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If you’re a veteran, you may be better prepared than most to start your own business. You’ve already been trained in many of the skills necessary to be a successful veteran entrepreneur. You’re likely great at solving problems, staying motivated, and communicating with other people. You may also be good at leadership and working as a team member – both valuable talents for a business owner. You may even have specific education in a field, such as electronics, computer programming, or logistics management. These can be key to veteran entrepreneurship.
What you may not know is that there are a number of valuable resources available to you to help you take that first step and hit the ground running as an entrepreneur. Here are some of the resources you might take advantage of to start a veteran-owned business:
Becoming a certified Veteran-Owned Business can be hugely helpful in generating clients and opportunities. The VA’s Office of Small and Disadvantaged Business Utilization (OSDBU) can help you gain the official designation of a Veteran-Owned Business. Further, the VA’s Veteran Entrepreneur Portal offers valuable information on starting and growing a business, finding financing, and many other areas of business expertise.
Founded in 2008, American Corporate Partners (ACP) pairs veterans with mentors from scores of Fortune 500 companies. Over the course of one full year, veterans learn how to apply their military experience to the corporate world. ACP hand-selects mentors for veterans hoping to start their next careers. More than 11,000 veterans have completed their ACP mentorship, and 98 percent of them would recommend the program to their fellow veterans.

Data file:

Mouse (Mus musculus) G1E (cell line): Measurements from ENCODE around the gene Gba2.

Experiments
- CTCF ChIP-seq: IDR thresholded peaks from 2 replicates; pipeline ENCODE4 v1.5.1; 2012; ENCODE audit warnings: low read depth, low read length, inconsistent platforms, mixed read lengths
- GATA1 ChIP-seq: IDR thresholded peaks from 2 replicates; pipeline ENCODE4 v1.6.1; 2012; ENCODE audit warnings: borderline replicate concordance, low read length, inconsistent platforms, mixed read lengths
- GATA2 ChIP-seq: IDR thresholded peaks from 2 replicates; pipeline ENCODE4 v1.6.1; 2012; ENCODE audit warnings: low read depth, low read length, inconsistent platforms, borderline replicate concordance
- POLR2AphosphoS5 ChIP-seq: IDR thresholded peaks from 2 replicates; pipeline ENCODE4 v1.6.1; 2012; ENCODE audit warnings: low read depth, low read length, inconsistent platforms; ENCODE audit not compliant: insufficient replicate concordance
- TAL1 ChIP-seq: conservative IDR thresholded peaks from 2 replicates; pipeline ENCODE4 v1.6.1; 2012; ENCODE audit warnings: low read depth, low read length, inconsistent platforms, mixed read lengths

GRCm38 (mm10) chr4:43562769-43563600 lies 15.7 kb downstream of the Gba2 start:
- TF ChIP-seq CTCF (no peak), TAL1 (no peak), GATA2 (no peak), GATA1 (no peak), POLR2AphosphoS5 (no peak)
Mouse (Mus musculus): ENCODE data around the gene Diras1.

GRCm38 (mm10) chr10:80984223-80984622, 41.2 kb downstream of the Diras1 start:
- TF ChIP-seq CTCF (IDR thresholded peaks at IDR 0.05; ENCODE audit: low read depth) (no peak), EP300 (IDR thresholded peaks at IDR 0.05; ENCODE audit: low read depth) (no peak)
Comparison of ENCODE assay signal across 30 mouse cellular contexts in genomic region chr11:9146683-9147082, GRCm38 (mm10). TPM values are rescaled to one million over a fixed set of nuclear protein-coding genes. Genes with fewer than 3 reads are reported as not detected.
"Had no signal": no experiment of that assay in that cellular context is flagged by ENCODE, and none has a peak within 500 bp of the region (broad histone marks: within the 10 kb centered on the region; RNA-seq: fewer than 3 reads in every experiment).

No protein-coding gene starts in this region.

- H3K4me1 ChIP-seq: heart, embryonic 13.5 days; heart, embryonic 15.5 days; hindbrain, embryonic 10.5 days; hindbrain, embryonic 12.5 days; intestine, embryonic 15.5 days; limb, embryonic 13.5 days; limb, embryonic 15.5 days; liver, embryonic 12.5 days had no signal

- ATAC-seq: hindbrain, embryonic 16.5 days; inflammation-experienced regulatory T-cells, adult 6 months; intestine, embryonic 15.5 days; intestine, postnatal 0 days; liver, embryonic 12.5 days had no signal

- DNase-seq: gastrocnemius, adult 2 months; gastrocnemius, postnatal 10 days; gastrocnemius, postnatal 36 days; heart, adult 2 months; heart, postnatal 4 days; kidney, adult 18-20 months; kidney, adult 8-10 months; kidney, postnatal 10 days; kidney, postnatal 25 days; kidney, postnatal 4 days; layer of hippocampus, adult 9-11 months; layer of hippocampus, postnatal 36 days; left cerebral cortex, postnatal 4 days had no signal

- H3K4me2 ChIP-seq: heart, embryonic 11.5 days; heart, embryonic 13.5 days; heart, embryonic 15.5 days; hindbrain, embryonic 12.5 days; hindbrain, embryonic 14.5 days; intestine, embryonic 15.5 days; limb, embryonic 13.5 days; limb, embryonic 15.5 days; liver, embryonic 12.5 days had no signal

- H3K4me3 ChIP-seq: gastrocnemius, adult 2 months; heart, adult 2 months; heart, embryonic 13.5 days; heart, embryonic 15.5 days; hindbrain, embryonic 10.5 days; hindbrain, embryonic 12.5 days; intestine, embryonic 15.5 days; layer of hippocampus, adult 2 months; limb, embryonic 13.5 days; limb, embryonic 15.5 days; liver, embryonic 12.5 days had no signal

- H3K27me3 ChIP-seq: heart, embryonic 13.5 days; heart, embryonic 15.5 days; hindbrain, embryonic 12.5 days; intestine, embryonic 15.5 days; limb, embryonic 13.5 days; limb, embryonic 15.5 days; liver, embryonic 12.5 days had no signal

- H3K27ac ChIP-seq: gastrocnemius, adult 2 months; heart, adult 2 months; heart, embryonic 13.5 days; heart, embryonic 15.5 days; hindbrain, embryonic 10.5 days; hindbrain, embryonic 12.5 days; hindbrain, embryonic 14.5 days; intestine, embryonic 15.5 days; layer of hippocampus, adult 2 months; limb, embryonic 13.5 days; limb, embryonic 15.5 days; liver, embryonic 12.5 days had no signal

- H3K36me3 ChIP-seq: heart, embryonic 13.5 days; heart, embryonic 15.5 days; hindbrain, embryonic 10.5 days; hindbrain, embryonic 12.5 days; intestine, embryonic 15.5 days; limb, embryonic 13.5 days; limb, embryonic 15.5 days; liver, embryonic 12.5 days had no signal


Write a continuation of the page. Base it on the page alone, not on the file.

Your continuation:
You’re probably thinking, “Why would I want to go through another bootcamp? The first one was tough enough.” But the Entrepreneurship Bootcamp for Veterans with Disabilities (EBV) can be just what you need to begin your journey as a veteran entrepreneur. If you’re a post-9/11 veteran with a service-connected disability, you receive specialized training to help you create and sustain a business over the long haul. Operated by the Institute for Veterans and Military Families at Syracuse University (IVMF), this week-long bootcamp is offered free of charge to all participants and their families at ten college campuses across the country.
The SBA’s Office of Veterans Business Development helps veterans start their own small businesses with counseling, workshops and many other business creation and growth resources. Its popular “Boots to Business” program offers two different educational tracks that provide in-depth instruction on entrepreneurship for veterans. This is also a good resource for women and service-disabled veterans striving for entrepreneurship.
Most business start-ups rely on the legal assistance of law firms to help them properly structure their business. Whether you’re launching a sole proprietorship, partnership, LLC, S corporation, C corporation or DBA business, you may want to hire a lawyer to help. Lawyers can also provide sound advice on the contracts and agreements that keep your business on solid footing and may be able to assist you with employee-related matters. Further, if the law firm happens to be a Veteran-Owned Business, you’re likely to get the service you need combined with an deep understanding of the challenges you face as a veteran entrepreneur. As a veteran, you may also be eligible for veteran discounts that a non-veteran-owned law firm may not offer.